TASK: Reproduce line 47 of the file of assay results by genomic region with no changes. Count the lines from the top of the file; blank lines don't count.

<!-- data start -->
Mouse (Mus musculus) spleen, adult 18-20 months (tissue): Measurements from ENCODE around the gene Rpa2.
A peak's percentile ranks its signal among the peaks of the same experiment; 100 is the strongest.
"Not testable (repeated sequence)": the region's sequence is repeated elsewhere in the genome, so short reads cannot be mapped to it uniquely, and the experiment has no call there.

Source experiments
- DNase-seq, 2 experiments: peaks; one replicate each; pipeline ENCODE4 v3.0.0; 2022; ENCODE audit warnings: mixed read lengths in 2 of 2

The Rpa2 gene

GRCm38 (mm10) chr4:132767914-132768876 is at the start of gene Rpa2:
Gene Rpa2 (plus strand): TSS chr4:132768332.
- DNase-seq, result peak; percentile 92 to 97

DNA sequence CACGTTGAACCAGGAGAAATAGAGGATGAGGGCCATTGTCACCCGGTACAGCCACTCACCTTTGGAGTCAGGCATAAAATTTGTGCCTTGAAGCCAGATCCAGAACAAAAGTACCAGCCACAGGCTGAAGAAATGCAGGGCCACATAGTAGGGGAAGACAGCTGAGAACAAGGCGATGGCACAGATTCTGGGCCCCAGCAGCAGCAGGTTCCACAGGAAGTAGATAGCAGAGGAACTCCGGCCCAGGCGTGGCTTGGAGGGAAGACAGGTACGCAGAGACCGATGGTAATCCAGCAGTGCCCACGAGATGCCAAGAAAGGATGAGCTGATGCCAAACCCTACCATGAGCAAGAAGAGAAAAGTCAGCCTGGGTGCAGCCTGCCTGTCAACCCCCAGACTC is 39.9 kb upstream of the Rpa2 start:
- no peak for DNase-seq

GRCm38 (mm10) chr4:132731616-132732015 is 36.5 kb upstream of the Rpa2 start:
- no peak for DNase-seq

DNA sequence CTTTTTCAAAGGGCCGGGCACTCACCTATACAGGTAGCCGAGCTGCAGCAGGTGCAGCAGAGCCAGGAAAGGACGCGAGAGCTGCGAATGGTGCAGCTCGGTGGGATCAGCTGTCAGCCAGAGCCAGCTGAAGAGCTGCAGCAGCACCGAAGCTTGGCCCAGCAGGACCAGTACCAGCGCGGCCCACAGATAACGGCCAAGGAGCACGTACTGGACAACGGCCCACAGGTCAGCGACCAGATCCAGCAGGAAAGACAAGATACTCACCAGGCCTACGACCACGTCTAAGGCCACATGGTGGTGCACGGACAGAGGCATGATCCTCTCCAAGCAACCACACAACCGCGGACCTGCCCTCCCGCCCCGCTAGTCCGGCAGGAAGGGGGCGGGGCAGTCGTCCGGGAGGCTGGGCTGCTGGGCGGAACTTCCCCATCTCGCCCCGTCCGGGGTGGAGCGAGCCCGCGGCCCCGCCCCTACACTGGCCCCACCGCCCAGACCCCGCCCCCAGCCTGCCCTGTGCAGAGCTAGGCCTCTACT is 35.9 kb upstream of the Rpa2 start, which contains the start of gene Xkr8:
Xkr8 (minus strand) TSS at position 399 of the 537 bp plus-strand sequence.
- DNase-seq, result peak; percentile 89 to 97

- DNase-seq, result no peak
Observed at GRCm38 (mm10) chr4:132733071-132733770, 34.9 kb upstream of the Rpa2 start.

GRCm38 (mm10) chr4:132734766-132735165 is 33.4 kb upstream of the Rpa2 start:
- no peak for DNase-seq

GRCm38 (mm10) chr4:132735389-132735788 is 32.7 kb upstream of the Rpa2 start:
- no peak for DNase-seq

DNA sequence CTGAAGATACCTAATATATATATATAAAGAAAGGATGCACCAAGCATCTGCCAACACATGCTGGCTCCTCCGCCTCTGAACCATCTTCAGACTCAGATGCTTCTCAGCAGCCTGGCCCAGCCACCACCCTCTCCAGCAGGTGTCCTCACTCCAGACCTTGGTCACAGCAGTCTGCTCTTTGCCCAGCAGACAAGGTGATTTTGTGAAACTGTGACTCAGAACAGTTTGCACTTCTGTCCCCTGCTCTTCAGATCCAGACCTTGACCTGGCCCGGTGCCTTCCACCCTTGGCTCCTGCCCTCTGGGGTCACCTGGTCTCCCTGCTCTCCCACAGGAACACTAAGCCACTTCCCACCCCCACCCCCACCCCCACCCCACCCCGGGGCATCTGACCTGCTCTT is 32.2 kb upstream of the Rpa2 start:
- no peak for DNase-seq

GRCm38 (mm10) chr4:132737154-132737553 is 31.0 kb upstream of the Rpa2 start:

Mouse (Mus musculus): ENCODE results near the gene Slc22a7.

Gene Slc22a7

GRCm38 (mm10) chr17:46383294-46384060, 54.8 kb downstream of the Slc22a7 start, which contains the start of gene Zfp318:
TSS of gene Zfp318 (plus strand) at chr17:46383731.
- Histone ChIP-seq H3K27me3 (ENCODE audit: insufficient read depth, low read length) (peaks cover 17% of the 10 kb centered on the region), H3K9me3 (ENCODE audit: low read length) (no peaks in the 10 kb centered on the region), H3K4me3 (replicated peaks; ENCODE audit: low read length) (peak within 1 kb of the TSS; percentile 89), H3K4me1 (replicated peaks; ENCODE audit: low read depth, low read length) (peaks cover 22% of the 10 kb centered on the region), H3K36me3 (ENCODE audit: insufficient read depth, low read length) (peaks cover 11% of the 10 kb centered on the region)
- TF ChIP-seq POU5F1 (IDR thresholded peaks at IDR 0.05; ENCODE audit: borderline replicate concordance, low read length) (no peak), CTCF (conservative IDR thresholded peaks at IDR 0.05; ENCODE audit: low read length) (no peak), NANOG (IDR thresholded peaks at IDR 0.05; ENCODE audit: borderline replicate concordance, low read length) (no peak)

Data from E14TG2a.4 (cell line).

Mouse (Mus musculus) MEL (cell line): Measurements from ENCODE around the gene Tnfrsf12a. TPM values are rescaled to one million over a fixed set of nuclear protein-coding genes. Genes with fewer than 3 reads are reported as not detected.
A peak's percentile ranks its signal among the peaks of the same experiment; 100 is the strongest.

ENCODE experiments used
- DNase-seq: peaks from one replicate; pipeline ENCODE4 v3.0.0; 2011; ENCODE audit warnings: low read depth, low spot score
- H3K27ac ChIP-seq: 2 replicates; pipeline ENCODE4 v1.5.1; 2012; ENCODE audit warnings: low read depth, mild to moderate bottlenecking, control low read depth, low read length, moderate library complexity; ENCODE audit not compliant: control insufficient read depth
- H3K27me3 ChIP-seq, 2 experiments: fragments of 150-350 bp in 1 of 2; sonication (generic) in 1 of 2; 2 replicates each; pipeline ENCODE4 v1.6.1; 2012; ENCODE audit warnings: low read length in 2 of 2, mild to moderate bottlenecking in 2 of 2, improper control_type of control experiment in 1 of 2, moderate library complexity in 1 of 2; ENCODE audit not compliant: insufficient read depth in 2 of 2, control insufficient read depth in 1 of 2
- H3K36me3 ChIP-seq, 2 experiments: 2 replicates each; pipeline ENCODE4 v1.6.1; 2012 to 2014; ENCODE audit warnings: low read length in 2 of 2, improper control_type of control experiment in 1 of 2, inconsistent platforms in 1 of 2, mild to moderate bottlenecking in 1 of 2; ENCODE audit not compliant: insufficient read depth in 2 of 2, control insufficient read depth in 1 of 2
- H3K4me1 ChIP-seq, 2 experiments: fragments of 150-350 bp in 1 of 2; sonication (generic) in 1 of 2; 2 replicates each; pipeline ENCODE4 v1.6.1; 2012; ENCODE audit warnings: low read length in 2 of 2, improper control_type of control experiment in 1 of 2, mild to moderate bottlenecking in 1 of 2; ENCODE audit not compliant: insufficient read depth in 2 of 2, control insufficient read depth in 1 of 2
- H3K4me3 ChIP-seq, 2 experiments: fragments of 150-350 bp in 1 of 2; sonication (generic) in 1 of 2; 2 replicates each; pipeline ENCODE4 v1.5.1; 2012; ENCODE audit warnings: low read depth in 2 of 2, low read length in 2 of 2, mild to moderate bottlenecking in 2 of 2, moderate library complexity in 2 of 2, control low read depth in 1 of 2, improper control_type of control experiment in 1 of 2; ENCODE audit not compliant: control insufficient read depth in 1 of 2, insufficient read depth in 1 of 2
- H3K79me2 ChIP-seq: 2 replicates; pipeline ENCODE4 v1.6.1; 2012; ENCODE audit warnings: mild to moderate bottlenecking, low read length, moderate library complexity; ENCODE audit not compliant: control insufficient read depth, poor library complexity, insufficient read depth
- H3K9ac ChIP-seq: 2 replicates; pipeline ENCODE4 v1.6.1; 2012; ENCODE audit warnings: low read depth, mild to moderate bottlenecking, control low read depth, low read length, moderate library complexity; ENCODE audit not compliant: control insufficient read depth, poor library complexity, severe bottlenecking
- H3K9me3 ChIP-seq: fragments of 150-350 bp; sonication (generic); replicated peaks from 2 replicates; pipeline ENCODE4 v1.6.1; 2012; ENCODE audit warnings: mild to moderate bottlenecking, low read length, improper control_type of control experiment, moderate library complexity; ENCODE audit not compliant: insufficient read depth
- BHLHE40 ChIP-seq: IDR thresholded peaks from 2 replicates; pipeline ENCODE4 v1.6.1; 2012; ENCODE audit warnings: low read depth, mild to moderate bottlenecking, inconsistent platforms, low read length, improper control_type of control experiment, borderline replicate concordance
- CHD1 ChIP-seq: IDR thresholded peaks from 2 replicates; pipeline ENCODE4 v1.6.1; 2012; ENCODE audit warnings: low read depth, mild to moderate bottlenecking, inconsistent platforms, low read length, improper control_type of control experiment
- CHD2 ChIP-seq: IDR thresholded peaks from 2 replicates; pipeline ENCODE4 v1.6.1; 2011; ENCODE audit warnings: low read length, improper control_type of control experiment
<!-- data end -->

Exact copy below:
- CHD2 ChIP-seq: IDR thresholded peaks from 2 replicates; pipeline ENCODE4 v1.6.1; 2011; ENCODE audit warnings: low read length, improper control_type of control experiment